Multiple patterns help create smart, styled living spaces

by Judy Stringer 

People tend to fear printed home décor and patterns in much the same way they fear bold colors, said Julie Pawlowski, owner of Hudson-based MOD: Matter of Design. In an attempt to avoid misusing patterns, many homeowners opt to use them sparing or not at all. That, the designer said, is a mistake.

“Patterns add interest to a living space so it won’t be so boring,” she said. 

Mixing patterns is a must, according to Pawlowski and Rory Stringer, an interior designer with Pine Tree Barn in Wooster (no relation to the writer). Rather than appearing as “too busy,” Stringer said, successfully mixing patterns adds a level of complexity that is often found only in professionally designed homes. 

As for the secret to making different patterns work harmoniously? It’s all about scale and connection, the designers said.

Scale has to do with the size of the patterns. Connection refers to how patterns relate to the overall room design.

Pawlowski advises her clients to identify a color scheme for the space first. Then they should pick three or four patterns of varying scales – ideally one large pattern, which should be their favorite, and then a few smaller ones – which relate to that color scheme. The patterns can share the dominate tones of the room, for example, or they can add complementary colors.

“As long as it’s all in the same basic color scheme,” she said.

Also, pick bigger patterns for bigger items in the room. Wall coverings are making a comeback, Pawlowski said, and are a great place for large-scale patterns like a giant chevron.

“If you do that, then choose a more subtle pattern, like a floral, for an area rug, for instance, and bring in additional but different-sized patterns in pillows or a throw,” she said.

Stringer said another factor to consider when choosing patterns is the size of the room. The bigger the space, the more likely it can visually accommodate a large patterned item like wall covering or a sofa, she said, and larger rooms lend themselves to as many patterns as homeowners would like, “so long as they are different sizes and have something that is connecting them.”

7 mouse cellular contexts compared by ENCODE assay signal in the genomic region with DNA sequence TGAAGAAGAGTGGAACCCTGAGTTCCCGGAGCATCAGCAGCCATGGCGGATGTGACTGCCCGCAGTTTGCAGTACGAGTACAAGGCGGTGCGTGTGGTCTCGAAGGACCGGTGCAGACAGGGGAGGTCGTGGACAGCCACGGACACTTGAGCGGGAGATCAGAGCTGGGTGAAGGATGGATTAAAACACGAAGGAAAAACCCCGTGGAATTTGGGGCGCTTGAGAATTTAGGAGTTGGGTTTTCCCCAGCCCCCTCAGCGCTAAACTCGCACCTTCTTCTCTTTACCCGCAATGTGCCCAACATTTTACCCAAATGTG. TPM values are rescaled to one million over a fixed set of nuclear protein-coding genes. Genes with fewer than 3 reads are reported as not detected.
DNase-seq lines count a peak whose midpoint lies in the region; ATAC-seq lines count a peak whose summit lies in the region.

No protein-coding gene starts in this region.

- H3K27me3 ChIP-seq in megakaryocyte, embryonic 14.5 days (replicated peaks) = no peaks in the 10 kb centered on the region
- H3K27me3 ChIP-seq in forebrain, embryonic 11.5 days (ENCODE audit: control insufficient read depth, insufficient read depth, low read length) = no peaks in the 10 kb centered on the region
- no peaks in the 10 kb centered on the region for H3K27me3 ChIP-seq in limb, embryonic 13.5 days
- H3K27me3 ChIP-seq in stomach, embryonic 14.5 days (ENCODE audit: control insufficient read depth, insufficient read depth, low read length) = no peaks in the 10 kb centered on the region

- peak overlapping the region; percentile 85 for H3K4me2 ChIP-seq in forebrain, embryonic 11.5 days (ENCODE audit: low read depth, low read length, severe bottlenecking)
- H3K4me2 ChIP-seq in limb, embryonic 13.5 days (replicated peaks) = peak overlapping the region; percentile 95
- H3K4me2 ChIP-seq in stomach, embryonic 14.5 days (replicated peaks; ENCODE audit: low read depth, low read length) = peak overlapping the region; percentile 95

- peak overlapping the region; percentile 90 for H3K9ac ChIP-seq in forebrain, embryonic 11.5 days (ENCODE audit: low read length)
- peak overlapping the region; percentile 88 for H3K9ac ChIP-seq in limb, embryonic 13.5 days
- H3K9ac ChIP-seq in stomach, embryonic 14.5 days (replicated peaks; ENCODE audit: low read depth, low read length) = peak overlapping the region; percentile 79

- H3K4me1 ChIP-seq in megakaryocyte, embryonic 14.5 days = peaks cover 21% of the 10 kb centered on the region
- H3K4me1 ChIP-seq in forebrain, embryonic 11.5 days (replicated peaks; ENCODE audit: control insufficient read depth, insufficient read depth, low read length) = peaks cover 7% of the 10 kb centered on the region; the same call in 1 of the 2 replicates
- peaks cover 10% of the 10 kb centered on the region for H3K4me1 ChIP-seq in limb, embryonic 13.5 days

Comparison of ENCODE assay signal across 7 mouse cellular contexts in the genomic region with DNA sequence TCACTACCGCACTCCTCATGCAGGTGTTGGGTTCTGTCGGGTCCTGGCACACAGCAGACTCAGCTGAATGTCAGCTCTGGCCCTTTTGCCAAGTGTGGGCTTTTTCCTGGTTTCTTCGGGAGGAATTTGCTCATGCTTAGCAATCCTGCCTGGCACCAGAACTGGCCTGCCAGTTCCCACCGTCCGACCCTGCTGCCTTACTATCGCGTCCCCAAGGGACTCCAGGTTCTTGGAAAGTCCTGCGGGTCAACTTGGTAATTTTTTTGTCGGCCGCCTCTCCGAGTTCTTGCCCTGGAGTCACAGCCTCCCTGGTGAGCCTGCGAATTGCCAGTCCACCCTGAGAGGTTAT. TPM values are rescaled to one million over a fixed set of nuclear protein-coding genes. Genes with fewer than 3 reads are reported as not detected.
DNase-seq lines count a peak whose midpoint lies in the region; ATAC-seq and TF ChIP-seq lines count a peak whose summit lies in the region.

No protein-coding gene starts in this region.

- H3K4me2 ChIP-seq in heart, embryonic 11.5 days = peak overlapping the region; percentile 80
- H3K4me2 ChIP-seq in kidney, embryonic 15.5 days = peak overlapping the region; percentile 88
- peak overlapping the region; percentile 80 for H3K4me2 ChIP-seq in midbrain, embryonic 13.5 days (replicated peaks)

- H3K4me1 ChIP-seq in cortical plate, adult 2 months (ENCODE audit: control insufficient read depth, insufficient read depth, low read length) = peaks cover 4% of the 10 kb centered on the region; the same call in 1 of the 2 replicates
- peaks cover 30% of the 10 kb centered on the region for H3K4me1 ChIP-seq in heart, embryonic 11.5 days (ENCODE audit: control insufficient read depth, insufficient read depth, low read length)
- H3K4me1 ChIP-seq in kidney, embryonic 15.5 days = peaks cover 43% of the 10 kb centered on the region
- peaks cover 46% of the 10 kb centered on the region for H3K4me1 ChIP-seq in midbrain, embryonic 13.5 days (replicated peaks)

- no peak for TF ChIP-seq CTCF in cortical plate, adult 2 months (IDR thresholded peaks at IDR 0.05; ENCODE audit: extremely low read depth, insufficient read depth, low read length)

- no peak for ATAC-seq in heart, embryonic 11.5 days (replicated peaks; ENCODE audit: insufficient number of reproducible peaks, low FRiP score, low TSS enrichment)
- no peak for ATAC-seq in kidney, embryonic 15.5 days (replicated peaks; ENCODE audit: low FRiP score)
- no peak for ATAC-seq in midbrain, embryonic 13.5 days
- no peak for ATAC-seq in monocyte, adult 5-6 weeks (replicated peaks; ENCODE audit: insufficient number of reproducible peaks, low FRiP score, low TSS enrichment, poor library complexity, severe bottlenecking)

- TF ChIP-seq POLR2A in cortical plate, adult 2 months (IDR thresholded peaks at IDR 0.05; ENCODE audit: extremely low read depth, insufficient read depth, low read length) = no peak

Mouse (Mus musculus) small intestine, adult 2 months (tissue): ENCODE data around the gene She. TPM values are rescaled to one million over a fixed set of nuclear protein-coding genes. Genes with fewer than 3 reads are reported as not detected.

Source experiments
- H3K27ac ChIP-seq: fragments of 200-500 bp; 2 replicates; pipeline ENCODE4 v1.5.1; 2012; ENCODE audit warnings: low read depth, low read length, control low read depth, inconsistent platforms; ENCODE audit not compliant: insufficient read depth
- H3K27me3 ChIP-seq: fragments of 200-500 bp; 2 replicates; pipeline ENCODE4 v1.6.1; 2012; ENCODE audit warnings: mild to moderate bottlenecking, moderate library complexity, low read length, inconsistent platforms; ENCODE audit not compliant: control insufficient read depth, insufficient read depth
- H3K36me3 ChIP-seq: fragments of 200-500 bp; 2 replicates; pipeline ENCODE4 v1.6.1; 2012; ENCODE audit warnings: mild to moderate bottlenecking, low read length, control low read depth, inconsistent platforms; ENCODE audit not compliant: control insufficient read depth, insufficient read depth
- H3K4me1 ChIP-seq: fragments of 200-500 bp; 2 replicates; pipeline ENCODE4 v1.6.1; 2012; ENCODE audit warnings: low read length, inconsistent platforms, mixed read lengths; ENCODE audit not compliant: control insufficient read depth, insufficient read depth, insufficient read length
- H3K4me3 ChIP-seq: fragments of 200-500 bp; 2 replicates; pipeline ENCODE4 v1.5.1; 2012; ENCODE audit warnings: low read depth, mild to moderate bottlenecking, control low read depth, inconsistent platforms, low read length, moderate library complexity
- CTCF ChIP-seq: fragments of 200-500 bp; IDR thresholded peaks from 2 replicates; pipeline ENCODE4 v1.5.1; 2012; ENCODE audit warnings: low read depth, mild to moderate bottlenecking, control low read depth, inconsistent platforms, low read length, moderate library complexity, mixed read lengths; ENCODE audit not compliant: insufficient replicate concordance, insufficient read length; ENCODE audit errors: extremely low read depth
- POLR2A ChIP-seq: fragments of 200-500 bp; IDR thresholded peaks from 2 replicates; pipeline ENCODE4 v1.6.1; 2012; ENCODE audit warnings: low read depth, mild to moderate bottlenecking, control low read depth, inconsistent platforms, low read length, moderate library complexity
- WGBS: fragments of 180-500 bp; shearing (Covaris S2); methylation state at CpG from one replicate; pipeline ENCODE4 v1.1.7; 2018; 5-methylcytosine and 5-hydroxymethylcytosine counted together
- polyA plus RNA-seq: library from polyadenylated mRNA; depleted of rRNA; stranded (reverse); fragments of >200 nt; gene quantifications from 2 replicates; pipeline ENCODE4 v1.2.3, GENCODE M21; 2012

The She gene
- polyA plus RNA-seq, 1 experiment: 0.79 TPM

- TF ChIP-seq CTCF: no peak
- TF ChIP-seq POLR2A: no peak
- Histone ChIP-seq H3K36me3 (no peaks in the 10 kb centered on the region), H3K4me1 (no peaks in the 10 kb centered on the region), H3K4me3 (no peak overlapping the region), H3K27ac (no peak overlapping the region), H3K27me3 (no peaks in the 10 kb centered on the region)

While she agrees that color is the easiest way for most people to ensure patterns work together, Stringer said choosing patterns that have similar textures is effective as well.

Both designers noted that florals are one of the trendiest patterns. Stringer said homeowners with more of a contemporary or transitional style don’t typically gravitate toward florals, but many current patterns offer a “fresh, upbeat look” to more traditional prints, including florals.

“Like a Jacobean pattern, which is like a viny floral,” she explained. “It used to be a little more small scale and subtle and in the jewel tones, but now you will see them with these bold elements and colors like purples and oranges.”

Geometric shapes are another trending pattern, primarily because the straight lines and linear aesthetic fit into today’s contemporary, monochromic room designs. 

Pawlowski said overusing one pattern is probably the most common mistake DIYers make. If you’ve fallen in love with a fig leaf pattern, use it on one of the larger items in the room and then move on to another pattern, she advised. Stringer said buyers also should look out for pattern mismatches when purchasing printed upholstered items. Cheaper manufacturers aren’t as careful at maintaining pattern “flow” across seams, she said.

“But really, the biggest mistake most people make,” Stringer said, “is being afraid to use patterns in the first place, assuming [patterns] are too bold or that they won’t be able to find patterns they like or fit the room’s aesthetic.”